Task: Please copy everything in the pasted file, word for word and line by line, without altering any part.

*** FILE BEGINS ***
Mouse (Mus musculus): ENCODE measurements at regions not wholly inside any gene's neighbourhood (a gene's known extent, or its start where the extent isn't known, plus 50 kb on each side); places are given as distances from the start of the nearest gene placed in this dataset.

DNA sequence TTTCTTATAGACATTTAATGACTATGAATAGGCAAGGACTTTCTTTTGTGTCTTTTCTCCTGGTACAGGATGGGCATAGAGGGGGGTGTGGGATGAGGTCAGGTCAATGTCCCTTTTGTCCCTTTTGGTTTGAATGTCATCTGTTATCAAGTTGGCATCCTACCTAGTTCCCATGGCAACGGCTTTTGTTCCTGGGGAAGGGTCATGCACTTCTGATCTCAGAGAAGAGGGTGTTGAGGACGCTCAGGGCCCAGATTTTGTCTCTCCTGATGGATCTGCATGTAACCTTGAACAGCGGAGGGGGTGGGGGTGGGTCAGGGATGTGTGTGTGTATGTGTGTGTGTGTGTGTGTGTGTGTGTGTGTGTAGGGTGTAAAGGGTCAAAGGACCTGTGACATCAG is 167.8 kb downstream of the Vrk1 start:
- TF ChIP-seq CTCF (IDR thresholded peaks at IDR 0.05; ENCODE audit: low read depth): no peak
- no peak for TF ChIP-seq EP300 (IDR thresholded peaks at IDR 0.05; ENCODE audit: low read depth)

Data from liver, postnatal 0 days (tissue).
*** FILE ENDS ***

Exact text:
Mouse (Mus musculus): ENCODE measurements at regions not wholly inside any gene's neighbourhood (a gene's known extent, or its start where the extent isn't known, plus 50 kb on each side); places are given as distances from the start of the nearest gene placed in this dataset.

DNA sequence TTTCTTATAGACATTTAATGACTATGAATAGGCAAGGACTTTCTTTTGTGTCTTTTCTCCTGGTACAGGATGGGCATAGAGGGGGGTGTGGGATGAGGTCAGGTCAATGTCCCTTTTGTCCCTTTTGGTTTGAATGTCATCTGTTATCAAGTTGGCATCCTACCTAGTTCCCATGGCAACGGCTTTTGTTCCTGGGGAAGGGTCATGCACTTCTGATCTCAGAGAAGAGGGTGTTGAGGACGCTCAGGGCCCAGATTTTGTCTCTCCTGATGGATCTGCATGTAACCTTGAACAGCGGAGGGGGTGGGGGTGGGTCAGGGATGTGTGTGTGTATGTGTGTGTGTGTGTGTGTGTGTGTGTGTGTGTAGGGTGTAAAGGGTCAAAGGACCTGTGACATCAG is 167.8 kb downstream of the Vrk1 start:
- TF ChIP-seq CTCF (IDR thresholded peaks at IDR 0.05; ENCODE audit: low read depth): no peak
- no peak for TF ChIP-seq EP300 (IDR thresholded peaks at IDR 0.05; ENCODE audit: low read depth)

Data from liver, postnatal 0 days (tissue).